Bad Science Not Good for State’s Waterways

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Bad science not good for state’s waterways

Diane Roberts

Tallahassee Democrat

Diane Roberts, My View12:05 a.m. EDT May 13, 2016

You’d think that a state where they launch rockets into space, a state that houses the world’s most powerful superconducting magnets, a state with several perfectly good universities, would embrace science.
Or at least not be so thoroughly hostile to it.

But this is Rick Scott’s Florida, where there’s still legislative resistance to teaching evolution (“just a theory!”), the Agency for Healthcare Administration doesn’t understand how doctors determine pregnancy, and climate change is the impending disaster that Dares Not Speak Its Name.

Scott has fired or forced out members of Florida’s water management district boards who actually know something about hydrology, replacing them with hacks-cum-hatchetmen such as Pete Antonacci.
Political appointees at the Department of Environmental Prostitution, unencumbered by knowledge or the ability to give a damn, have gotten rid of many environmental experts. Those dang botanists, biologists and wetlands ecologists got in the way of allowing Big Ag and Big Construction to make money.

Under the circumstances, you will not be shocked to hear that the state is using bad science to decide on permits for water use.
A recent letter from the Florida Springs Council to DEP’s Drew Bartlett, Deputy Secretary for Ecological Restoration, asserts that the models used to assess groundwater pumping are inaccurate. They haven’t even been peer-reviewed.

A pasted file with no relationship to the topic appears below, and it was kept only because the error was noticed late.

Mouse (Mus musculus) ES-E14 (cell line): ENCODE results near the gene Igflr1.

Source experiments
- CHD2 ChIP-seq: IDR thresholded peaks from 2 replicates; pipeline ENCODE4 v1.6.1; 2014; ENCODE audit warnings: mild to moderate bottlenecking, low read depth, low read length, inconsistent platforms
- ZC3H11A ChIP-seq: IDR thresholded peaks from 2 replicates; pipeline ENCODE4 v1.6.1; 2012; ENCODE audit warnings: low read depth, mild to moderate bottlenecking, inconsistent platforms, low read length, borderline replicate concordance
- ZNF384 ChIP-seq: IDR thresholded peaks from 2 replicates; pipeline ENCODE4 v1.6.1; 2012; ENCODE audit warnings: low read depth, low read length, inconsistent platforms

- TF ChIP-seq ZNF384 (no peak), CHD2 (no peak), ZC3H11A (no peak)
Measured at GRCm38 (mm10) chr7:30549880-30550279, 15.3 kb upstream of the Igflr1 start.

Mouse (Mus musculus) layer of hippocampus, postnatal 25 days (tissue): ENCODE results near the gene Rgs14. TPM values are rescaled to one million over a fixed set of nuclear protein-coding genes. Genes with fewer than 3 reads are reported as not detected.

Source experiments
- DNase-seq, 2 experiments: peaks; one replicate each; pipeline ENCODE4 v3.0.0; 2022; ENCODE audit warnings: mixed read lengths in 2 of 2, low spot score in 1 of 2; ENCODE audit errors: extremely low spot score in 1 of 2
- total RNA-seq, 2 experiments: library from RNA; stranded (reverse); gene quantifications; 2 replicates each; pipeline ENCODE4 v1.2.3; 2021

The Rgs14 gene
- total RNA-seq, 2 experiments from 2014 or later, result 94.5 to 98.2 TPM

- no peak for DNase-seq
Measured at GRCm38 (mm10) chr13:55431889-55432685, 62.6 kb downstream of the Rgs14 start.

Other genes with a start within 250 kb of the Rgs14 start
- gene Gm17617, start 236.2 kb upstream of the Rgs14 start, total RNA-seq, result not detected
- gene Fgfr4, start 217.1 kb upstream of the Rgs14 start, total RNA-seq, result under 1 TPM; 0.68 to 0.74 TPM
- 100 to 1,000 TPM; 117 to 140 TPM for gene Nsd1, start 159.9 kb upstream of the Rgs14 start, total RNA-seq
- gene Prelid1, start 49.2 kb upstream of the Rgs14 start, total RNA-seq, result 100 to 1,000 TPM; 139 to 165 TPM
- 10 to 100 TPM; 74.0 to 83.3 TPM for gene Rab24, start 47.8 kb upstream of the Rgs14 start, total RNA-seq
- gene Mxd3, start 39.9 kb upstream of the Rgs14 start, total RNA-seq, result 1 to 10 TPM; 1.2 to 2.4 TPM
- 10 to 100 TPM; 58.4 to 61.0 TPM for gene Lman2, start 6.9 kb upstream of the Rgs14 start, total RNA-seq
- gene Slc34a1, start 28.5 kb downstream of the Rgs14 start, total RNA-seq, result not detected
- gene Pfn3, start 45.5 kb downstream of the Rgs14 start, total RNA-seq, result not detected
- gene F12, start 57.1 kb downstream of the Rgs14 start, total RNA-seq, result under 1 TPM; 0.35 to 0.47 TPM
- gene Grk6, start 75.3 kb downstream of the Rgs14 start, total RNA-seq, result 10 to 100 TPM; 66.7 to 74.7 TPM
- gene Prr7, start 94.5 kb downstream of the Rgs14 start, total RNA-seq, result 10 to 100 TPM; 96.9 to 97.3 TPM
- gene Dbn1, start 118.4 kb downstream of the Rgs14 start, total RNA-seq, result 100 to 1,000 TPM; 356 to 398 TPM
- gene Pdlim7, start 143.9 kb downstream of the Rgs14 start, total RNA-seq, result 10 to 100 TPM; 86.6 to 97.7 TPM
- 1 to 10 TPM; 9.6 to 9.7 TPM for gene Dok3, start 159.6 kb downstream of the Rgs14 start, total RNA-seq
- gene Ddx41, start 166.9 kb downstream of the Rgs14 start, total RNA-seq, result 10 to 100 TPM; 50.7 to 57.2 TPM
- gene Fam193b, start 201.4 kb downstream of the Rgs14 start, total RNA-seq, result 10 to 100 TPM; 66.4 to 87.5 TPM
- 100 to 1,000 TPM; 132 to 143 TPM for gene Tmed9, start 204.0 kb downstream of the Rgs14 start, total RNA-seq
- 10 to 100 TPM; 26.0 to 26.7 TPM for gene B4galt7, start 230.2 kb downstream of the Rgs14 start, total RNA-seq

See, most of Florida sits on karst, limestone full of holes large and small. But the state’s models assume that under the grass lies sand and gravel. Water (and pollution) will move a lot faster through karst than through sand.

It’s important that the models be accurate. The water management districts are supposed to use them to see how much water can be pumped out of the aquifer without damaging nearby springs, rivers, lakes and wetlands.

But the models are no good and the state knows it. They’ve known it for some time, as the Tampa Bay Times reported in January 2013.
The state shrugs and says they “tweak” the models to account for karst – which is really nothing like sand or gravel.

Here’s how well that’s doing: The flow in many Florida springs has slowed or stopped altogether. The St. Johns and the Santa Fe Rivers (among others) are slimy with toxic green algae. Silver Springs and Wakulla Springs are dark with fertilizer pollution. In 2010, farmers in Plant City pumped so much water out of the ground, the aquifer dropped by 60 feet and 140 sinkholes opened up. The “tweaked” model did not predict this. DEP has not done anything about it.

In 2007, Coca-Cola created a good model, one based on geological reality. The corporation eventually offered it to the state. For free. The state declined.

See, if DEP and the water management districts use correct scientific information, they might have to stop throwing permits like Mardi Gras beads to the drain-and-pave crowd or the barons of Big Ag, the great polluters of our age.

Good science might force DEP to stop pimping out Florida’s environment. And that would never do.

Diane Roberts is the author of “Tribal: College Football and the Secret Heart of America.” She teaches at Florida State University. Column courtesy of Context Florida.


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